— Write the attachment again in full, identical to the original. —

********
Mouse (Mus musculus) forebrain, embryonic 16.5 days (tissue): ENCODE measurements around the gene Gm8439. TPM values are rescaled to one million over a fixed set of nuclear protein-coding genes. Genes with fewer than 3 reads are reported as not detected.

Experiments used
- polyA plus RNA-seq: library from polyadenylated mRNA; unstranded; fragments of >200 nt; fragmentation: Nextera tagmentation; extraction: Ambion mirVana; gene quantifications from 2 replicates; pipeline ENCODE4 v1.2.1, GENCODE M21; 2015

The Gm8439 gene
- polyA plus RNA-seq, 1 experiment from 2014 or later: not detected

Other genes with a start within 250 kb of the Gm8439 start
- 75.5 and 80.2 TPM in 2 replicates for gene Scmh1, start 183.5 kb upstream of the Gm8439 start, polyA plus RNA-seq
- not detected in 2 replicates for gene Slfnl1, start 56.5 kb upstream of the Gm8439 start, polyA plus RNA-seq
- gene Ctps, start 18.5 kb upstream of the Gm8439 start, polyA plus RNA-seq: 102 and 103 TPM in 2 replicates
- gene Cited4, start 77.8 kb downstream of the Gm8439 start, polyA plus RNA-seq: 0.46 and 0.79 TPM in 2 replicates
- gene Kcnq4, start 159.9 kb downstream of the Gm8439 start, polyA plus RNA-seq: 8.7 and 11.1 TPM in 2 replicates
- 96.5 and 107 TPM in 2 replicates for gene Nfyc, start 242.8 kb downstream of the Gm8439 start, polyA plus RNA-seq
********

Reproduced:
Mouse (Mus musculus) forebrain, embryonic 16.5 days (tissue): ENCODE measurements around the gene Gm8439. TPM values are rescaled to one million over a fixed set of nuclear protein-coding genes. Genes with fewer than 3 reads are reported as not detected.

Experiments used
- polyA plus RNA-seq: library from polyadenylated mRNA; unstranded; fragments of >200 nt; fragmentation: Nextera tagmentation; extraction: Ambion mirVana; gene quantifications from 2 replicates; pipeline ENCODE4 v1.2.1, GENCODE M21; 2015

The Gm8439 gene
- polyA plus RNA-seq, 1 experiment from 2014 or later: not detected

Other genes with a start within 250 kb of the Gm8439 start
- 75.5 and 80.2 TPM in 2 replicates for gene Scmh1, start 183.5 kb upstream of the Gm8439 start, polyA plus RNA-seq
- not detected in 2 replicates for gene Slfnl1, start 56.5 kb upstream of the Gm8439 start, polyA plus RNA-seq
- gene Ctps, start 18.5 kb upstream of the Gm8439 start, polyA plus RNA-seq: 102 and 103 TPM in 2 replicates
- gene Cited4, start 77.8 kb downstream of the Gm8439 start, polyA plus RNA-seq: 0.46 and 0.79 TPM in 2 replicates
- gene Kcnq4, start 159.9 kb downstream of the Gm8439 start, polyA plus RNA-seq: 8.7 and 11.1 TPM in 2 replicates
- 96.5 and 107 TPM in 2 replicates for gene Nfyc, start 242.8 kb downstream of the Gm8439 start, polyA plus RNA-seq